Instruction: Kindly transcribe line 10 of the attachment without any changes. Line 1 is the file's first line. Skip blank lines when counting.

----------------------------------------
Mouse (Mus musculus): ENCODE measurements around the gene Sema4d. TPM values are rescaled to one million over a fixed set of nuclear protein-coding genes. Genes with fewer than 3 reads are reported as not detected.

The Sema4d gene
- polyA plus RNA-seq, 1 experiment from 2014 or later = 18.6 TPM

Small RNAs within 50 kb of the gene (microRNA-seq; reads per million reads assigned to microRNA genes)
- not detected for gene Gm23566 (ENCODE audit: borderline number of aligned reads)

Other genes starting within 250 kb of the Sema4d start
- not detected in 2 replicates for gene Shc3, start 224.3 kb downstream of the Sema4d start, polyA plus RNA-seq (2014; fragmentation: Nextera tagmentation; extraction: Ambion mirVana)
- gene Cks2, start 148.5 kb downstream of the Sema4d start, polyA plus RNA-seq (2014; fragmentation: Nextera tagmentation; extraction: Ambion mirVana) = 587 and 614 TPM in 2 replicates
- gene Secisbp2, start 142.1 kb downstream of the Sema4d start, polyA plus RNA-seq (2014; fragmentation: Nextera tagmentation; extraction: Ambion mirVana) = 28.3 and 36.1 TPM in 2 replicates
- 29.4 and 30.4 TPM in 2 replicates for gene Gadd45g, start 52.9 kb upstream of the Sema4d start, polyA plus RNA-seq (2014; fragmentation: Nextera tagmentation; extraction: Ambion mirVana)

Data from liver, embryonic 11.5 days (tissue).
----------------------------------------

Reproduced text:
- 29.4 and 30.4 TPM in 2 replicates for gene Gadd45g, start 52.9 kb upstream of the Sema4d start, polyA plus RNA-seq (2014; fragmentation: Nextera tagmentation; extraction: Ambion mirVana)